Apparently, it’s all about marbles. So my weatherman Ricardo tells me. And little lines of soldiers holding hands, wearing pointy hats or sunny hats, marching towards each other. Meanwhile the fire burns hot around the middle and someone is pouring cold stuff from the top, without remorse.
You have every right to wonder if I am writing this in my sleep or under the effect of some interesting substance. Or, if you know anything about weather systems and patterns then you will know exactly what I am talking about. Right? I am in the throes of my meteorological training, (currently conducted long-distance style with Lisbon-based Ricardo Diniz), and therefore learning about highs and lows and fronts and depressions and trying to memorise more Latin names in my cloud list than I had in my GCSE vocab list.
It is all very interesting for someone who spends much of her life out and about, and makes all those things that you never quite remember or ever understood fully, all make sense. While I like to think I have a tiny half of an idea about the weather, I really think that rowing the ocean would be a good thing to do with a better grasp of the whole idea. Not just for safety but for interest’s sake, as well. So, I look forward to impressing you with my weather forecasting skills in the future, but meanwhile I have some learning to do.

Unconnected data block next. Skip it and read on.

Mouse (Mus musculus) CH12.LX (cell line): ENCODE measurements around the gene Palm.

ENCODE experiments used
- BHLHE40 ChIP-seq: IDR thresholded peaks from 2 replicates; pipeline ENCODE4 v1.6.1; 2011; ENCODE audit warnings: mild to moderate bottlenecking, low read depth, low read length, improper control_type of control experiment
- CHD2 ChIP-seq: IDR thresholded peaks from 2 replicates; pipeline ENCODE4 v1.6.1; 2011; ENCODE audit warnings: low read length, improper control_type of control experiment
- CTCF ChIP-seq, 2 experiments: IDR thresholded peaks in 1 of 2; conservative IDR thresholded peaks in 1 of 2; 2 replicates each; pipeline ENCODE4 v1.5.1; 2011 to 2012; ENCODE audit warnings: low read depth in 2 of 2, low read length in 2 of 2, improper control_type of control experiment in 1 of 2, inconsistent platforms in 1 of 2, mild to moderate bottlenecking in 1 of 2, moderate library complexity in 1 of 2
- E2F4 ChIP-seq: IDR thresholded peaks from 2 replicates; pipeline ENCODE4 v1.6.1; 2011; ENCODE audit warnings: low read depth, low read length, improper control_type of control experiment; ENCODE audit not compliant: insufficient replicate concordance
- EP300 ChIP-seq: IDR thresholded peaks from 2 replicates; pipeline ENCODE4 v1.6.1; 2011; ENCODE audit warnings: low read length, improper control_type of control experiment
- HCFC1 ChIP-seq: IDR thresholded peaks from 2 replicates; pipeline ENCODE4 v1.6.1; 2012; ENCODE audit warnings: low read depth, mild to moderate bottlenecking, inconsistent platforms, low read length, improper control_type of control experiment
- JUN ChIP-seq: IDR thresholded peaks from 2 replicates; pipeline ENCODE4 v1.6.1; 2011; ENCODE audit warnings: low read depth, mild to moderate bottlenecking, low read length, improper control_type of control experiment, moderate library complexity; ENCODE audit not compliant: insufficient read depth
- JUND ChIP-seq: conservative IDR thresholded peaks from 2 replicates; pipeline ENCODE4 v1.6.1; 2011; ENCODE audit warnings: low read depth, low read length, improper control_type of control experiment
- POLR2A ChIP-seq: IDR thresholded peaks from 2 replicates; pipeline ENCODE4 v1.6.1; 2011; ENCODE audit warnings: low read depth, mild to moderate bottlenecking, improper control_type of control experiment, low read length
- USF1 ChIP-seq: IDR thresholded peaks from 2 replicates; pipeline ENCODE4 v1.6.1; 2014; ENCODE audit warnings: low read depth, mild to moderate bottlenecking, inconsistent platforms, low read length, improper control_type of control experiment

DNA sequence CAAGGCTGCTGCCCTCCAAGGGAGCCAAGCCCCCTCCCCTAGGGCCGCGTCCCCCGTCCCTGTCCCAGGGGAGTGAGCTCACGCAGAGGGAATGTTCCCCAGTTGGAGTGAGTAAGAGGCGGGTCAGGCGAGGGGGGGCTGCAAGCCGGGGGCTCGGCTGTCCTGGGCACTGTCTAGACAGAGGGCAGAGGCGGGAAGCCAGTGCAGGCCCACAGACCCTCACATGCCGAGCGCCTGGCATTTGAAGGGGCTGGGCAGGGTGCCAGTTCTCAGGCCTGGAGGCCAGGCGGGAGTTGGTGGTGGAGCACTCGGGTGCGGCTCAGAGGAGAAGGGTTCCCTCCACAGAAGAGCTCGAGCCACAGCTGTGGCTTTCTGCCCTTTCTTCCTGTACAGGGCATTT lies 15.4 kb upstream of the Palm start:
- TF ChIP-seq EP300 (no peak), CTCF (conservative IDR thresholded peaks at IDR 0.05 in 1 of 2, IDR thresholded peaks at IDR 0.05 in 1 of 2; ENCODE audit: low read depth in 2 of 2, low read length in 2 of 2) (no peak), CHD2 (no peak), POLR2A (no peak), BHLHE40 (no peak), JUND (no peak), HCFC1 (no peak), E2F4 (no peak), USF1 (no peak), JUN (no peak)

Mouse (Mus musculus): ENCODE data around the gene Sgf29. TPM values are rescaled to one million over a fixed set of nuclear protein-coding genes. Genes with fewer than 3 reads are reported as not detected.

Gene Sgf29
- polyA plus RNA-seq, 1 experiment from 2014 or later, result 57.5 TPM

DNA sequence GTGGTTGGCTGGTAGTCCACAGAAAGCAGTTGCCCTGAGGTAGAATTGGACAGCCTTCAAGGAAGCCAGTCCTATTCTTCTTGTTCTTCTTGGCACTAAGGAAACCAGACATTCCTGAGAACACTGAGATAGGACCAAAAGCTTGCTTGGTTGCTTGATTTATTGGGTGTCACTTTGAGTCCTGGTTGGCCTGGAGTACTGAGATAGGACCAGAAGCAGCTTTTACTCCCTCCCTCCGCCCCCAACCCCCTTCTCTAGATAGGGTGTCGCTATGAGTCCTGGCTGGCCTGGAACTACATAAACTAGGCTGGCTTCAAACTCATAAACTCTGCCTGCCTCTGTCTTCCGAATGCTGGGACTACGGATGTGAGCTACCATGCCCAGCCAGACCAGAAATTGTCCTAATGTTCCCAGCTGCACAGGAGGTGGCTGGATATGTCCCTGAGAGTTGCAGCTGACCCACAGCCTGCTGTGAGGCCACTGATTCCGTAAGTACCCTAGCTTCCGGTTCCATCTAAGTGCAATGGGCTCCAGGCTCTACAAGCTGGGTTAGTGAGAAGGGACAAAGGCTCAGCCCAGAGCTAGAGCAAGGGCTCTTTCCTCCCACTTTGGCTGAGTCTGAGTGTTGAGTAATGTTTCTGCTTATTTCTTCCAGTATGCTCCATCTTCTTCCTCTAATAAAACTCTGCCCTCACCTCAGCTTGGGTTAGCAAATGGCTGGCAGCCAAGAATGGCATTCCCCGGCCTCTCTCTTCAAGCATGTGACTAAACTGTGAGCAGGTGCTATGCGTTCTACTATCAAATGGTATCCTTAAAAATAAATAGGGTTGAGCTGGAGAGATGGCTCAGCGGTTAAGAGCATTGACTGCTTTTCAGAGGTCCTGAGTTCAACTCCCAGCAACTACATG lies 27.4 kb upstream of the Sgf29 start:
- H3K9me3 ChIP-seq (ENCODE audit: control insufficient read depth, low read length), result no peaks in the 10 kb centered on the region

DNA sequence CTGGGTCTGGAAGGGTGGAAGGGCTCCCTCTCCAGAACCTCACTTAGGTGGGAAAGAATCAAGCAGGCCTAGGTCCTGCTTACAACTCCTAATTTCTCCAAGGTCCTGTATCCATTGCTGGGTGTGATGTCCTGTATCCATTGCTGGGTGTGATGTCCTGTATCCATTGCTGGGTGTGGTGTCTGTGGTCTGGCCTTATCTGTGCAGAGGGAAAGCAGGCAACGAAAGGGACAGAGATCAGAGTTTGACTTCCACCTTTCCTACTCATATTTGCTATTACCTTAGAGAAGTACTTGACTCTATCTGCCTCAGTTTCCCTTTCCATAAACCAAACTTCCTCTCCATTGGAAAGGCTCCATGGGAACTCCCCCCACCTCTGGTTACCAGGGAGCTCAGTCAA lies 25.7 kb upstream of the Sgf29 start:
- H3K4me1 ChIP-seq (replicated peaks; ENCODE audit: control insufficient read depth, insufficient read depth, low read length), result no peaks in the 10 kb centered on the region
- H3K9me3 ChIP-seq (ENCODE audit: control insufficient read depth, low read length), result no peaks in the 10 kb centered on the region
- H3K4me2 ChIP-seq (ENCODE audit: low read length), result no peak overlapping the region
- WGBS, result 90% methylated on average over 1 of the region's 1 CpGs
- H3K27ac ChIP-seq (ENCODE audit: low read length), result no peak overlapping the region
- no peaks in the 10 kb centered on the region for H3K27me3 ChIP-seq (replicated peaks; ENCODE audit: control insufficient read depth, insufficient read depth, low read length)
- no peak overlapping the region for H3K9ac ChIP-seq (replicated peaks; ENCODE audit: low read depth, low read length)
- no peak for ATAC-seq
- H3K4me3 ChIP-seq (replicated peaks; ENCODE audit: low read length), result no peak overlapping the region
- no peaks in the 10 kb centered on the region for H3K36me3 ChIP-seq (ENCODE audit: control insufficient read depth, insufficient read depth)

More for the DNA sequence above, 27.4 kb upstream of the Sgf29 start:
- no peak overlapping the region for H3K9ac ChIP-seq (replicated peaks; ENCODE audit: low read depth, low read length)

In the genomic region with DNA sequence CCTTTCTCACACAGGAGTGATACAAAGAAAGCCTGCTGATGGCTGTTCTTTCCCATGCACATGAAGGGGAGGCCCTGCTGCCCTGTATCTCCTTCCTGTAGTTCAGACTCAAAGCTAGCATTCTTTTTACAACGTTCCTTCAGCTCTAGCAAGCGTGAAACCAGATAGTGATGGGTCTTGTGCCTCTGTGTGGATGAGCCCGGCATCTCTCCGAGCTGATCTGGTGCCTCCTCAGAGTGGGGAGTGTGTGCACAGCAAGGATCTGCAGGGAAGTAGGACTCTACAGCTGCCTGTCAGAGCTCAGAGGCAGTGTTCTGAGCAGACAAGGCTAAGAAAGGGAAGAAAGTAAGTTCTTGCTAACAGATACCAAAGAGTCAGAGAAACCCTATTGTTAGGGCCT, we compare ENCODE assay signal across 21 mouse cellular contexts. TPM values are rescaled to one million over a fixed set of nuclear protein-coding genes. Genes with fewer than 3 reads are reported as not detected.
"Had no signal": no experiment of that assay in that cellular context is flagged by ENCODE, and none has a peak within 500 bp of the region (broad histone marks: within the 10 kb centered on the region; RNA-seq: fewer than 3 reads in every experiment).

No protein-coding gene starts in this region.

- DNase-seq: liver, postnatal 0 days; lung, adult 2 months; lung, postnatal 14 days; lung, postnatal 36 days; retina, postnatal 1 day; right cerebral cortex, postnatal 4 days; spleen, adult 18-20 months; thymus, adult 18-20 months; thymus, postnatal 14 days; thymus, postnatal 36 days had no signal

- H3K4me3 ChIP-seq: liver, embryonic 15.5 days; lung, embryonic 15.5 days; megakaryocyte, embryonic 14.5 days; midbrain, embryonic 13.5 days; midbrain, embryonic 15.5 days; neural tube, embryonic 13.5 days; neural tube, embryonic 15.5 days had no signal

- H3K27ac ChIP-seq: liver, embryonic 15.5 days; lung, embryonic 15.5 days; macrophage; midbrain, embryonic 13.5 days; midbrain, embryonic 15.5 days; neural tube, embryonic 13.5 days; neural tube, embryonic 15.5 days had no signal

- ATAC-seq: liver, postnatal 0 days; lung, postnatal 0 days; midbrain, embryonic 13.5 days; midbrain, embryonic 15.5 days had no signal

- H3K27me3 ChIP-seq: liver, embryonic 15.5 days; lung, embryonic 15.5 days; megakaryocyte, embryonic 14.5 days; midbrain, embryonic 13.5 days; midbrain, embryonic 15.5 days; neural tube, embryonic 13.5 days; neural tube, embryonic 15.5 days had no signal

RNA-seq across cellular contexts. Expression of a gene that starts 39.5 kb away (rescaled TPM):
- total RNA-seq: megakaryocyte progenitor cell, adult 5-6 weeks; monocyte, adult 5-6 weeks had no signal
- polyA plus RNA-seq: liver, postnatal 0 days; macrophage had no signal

and the canaries?
Well, just one. Gran Canaria in fact. In a couple of weeks I will be heading out there to spend a week training under the guidance of Hungarian ocean rower, Gabor Raconczai. Real live ocean rowing boat, out at sea with a real live ‘lived-to-tell-the-tale’ ocean rower, too. I am super excited about it, though slightly nervous about the email Gabor sent me the other day:
‘I advise you to start taking cold showers. Cleaning the barnacles off the bottom of the boat will be much easier…. ‘
Happy days ahead – there won’t be no barnacles hitching a ride on my wee boat!